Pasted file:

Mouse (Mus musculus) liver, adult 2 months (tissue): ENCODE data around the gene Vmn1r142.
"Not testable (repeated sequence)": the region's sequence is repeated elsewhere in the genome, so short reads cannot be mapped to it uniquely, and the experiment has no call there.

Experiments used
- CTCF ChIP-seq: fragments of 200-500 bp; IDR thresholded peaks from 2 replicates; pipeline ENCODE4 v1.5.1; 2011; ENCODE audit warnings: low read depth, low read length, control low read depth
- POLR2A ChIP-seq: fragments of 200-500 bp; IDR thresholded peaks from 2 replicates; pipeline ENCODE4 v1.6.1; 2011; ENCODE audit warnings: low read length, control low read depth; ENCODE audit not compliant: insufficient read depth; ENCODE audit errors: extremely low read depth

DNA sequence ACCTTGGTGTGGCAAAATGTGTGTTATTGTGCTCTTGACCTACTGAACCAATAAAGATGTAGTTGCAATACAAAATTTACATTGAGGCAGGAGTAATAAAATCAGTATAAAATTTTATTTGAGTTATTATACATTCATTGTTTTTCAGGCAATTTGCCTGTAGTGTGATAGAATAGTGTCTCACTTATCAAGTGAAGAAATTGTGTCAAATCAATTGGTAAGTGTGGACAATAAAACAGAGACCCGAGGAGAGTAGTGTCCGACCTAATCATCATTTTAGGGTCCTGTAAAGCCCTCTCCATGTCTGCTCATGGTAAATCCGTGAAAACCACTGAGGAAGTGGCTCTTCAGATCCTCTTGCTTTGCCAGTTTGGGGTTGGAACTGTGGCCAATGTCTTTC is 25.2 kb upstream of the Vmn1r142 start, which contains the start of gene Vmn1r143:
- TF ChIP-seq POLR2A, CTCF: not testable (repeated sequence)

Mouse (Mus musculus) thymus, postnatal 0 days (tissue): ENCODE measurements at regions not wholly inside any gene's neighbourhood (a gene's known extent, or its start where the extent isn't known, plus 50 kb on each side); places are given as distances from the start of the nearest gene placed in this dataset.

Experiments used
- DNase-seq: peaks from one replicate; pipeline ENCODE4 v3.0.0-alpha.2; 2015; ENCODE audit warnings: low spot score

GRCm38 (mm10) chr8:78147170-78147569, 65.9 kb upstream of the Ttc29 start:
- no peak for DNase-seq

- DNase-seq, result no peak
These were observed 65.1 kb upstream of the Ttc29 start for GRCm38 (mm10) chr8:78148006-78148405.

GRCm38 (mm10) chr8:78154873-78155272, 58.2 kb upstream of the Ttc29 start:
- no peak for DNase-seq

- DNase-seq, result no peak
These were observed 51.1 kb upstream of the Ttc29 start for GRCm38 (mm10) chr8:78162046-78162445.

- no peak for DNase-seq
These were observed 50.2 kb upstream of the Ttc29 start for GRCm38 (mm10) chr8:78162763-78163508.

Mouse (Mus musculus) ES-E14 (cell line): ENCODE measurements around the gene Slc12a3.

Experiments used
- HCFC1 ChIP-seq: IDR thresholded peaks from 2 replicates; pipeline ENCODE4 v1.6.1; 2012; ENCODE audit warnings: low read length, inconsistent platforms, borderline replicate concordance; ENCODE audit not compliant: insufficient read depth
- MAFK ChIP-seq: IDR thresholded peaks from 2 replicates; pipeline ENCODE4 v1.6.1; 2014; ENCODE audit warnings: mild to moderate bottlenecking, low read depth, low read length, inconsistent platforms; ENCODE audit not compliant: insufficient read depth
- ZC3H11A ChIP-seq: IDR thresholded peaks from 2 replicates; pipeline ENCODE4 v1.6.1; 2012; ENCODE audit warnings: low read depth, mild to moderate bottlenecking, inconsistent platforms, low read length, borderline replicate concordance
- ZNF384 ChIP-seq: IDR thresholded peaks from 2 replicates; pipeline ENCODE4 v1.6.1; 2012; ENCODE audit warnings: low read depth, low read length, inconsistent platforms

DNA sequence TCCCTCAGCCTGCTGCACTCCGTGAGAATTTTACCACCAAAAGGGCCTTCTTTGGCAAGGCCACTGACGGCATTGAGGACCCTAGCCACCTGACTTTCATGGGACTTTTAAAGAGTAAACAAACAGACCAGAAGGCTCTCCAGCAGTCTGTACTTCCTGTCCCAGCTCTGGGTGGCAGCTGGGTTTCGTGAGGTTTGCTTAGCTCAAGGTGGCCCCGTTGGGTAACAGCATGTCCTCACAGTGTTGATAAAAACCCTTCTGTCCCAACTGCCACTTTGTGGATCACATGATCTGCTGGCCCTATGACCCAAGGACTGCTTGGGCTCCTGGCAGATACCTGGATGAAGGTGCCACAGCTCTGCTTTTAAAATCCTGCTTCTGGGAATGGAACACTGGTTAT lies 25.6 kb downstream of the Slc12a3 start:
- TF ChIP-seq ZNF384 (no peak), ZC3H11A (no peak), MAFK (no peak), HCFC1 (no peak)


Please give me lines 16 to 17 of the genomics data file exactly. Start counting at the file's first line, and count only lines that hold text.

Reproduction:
- no peak for DNase-seq

- DNase-seq, result no peak